The UK's most vulnerable landlords are to be found in Chichester, research has revealed.
The findings from Gatehouse Bank show that landlords in the city are facing 269 days, on average, without a tenant in their property.
The study set out to find where the most vulnerable landlords are using a range of indicators and highlights that the next most vulnerable location is Oxford.
Here, landlords can go 261 days without a tenant with Warwick in third place with 254 days.
Rather than looking at yield, as most surveys do, the research from Gatehouse considered how long rentals have been on the market and also affordability between rents and average salaries.
The UK's least attractive buy to let locations
If the study from the buy to let financer looked solely at yield, then landlords in Padstow, Bedford and Taunton would be offering property in the UK's least attractive buy to let locations.
Shrewsbury and Salisbury make up the top five under this criteria.
However, landlords in the Midlands and North of England are the least vulnerable with the best place to have a rental property being in Bootle in Merseyside, followed by Inverness, Stoke, Barnsley and St Helens.
Gatehouse's chief executive, Charles Haresnap, said: “Our research shows that Northern hospitality isn't a myth, and it's a great place to live and be a landlord with cities doing better across all indicators.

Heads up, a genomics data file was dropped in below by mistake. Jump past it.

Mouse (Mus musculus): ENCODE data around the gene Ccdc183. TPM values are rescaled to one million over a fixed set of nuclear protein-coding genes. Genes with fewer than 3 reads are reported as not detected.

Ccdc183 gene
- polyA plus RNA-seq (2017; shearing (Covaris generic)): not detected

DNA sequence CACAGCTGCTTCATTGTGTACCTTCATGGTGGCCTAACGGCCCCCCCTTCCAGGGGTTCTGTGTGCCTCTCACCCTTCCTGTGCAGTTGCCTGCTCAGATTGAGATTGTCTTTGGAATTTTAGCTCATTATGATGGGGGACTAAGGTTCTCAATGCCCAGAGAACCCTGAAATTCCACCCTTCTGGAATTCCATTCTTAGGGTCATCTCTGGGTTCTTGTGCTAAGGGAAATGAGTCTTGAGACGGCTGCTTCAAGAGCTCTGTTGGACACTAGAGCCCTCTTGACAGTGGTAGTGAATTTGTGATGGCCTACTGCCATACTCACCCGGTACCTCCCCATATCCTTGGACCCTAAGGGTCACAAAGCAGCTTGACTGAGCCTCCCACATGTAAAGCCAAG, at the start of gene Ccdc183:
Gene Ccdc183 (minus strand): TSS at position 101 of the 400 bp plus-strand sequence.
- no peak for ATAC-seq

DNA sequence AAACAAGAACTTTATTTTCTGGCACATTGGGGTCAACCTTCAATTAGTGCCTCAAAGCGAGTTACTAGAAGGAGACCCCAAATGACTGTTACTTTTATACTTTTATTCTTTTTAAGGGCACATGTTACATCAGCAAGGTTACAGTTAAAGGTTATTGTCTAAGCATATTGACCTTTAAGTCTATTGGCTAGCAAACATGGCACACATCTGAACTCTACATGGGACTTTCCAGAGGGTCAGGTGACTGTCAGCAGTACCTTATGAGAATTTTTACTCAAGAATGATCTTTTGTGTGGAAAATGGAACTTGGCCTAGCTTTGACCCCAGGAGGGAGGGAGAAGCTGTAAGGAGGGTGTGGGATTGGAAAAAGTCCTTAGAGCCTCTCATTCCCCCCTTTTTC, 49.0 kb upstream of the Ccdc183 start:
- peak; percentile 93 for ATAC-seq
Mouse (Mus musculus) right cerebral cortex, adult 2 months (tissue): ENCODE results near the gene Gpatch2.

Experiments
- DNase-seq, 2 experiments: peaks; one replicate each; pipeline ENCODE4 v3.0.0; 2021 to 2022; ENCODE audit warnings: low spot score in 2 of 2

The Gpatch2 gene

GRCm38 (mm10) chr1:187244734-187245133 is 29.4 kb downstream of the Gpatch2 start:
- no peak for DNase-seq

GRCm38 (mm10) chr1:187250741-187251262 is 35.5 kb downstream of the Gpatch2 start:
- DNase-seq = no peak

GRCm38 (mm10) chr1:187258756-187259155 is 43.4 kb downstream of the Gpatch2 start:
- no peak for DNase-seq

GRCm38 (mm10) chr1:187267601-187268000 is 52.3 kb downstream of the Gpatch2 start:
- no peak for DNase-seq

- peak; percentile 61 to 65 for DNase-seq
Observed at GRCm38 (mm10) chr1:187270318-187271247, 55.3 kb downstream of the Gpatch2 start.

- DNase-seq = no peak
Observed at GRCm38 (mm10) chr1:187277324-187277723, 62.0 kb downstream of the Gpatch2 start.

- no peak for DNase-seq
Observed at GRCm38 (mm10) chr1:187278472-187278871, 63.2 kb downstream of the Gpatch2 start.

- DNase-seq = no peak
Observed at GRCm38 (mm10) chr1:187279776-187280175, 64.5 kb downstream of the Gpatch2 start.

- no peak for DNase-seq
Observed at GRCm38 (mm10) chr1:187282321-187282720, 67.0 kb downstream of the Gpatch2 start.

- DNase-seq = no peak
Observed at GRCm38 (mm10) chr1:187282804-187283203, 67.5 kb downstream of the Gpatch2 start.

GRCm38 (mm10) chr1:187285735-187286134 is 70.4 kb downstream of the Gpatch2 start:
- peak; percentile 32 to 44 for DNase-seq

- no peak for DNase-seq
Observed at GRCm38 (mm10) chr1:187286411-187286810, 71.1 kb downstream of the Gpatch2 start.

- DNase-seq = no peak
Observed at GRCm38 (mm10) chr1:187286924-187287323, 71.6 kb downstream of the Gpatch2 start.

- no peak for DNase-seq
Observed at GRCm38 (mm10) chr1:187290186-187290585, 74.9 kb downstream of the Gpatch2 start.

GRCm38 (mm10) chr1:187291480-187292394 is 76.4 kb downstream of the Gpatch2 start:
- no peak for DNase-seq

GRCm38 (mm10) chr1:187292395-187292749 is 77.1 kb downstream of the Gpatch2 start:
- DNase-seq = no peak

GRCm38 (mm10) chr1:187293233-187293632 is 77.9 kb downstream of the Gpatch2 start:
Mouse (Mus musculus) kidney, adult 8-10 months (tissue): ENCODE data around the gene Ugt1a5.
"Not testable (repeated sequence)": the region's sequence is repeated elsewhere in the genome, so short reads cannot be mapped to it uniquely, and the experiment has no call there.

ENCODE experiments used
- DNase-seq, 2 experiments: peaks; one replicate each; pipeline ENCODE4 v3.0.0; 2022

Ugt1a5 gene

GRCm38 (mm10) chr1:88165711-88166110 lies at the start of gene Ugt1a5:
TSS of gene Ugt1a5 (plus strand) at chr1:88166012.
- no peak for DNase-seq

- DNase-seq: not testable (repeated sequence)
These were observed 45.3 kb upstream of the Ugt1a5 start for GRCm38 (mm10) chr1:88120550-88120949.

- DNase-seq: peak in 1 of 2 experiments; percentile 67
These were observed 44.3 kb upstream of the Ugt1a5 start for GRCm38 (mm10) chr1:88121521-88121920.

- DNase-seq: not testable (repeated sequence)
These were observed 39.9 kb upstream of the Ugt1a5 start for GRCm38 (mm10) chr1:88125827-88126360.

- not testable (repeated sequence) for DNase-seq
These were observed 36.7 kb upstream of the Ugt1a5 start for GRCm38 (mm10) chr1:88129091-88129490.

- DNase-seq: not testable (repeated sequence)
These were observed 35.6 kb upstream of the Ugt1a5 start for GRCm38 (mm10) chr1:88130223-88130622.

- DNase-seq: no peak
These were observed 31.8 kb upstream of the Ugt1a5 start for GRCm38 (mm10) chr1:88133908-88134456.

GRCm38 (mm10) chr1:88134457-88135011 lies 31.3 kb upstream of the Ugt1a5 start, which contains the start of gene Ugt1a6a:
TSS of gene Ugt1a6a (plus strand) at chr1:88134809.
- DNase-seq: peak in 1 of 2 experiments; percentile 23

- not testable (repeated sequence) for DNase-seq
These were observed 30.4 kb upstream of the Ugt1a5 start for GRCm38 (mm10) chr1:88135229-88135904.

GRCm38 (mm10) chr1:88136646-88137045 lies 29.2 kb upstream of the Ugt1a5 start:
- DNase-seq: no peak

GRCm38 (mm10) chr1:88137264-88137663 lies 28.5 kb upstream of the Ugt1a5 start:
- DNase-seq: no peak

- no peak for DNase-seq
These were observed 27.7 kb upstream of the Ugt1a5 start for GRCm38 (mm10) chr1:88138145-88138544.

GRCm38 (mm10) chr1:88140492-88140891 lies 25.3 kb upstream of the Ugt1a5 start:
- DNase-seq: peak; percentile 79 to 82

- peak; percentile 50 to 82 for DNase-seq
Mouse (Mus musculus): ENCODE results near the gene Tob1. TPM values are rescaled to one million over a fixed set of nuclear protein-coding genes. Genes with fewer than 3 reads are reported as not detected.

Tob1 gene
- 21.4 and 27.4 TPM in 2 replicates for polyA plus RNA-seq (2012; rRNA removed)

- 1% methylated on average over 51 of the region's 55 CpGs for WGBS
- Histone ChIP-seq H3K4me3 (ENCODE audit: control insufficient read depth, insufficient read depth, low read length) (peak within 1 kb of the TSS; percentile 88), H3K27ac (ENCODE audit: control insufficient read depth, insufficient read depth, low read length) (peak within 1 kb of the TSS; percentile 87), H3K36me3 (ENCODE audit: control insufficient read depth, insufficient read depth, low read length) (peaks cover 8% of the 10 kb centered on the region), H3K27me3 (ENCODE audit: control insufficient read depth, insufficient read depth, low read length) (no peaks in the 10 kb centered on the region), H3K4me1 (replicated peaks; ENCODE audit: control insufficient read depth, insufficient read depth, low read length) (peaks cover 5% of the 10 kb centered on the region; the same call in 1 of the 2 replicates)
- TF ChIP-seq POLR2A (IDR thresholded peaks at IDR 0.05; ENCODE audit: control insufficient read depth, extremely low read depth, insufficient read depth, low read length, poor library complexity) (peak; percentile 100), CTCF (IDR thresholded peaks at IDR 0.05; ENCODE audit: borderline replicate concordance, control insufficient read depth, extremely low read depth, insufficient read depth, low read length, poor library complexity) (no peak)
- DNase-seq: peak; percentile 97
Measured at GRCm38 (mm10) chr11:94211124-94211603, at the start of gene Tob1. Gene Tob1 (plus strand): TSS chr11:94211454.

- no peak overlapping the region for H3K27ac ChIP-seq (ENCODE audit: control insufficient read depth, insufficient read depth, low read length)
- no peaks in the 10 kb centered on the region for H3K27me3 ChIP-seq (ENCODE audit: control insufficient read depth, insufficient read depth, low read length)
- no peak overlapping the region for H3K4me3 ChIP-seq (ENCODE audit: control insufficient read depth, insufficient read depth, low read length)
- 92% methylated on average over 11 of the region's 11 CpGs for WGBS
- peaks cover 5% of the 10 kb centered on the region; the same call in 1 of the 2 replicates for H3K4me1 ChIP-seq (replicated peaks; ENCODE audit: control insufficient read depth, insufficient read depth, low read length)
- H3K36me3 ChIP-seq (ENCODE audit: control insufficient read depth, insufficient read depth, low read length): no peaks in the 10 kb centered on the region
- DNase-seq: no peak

“Rental homes are being let more quickly than in the South, which is no surprise when cities like Manchester and Liverpool are within commuting distance of towns like Bootle.”
He added that one striking aspect from the research is that the best performing areas are those that have affordable rents which help the relationship between landlords and tenants.
BTL landlords are facing another tax hike
Meanwhile, it's been revealed by one national newspaper that the UK's 2.5 million landlords could be facing a stamp duty surcharge hike in this year's autumn budget.
The Sun reports that the Treasury is looking to increase the levy, which was introduced on the purchase of second homes, including buy to lets, two years ago.
While properties worth up to £125,000 are exempt from stamp duty, for a buy to let purchase they are still liable to a 3% charge.
For homes worth up to £250,000, the surcharge is 2% or 5%, and for homes worth up to £925,000, there is a surcharge of 5% or 8%.
The newspaper reports that the buy to let hike is opposed by Tory backbenchers who say more homes need to be built and the move is a diversion from this issue.